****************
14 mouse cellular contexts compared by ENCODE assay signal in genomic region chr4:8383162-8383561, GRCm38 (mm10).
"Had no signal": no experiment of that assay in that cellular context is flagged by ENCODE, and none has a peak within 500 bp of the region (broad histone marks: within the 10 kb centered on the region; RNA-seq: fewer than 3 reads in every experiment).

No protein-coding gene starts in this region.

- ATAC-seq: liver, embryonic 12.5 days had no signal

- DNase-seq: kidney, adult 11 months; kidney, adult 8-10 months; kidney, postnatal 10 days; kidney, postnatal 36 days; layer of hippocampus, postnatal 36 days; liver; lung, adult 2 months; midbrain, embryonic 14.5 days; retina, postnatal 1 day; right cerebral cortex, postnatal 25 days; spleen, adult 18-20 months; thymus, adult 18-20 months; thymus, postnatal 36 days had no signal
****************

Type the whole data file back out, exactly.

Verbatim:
14 mouse cellular contexts compared by ENCODE assay signal in genomic region chr4:8383162-8383561, GRCm38 (mm10).
"Had no signal": no experiment of that assay in that cellular context is flagged by ENCODE, and none has a peak within 500 bp of the region (broad histone marks: within the 10 kb centered on the region; RNA-seq: fewer than 3 reads in every experiment).

No protein-coding gene starts in this region.

- ATAC-seq: liver, embryonic 12.5 days had no signal

- DNase-seq: kidney, adult 11 months; kidney, adult 8-10 months; kidney, postnatal 10 days; kidney, postnatal 36 days; layer of hippocampus, postnatal 36 days; liver; lung, adult 2 months; midbrain, embryonic 14.5 days; retina, postnatal 1 day; right cerebral cortex, postnatal 25 days; spleen, adult 18-20 months; thymus, adult 18-20 months; thymus, postnatal 36 days had no signal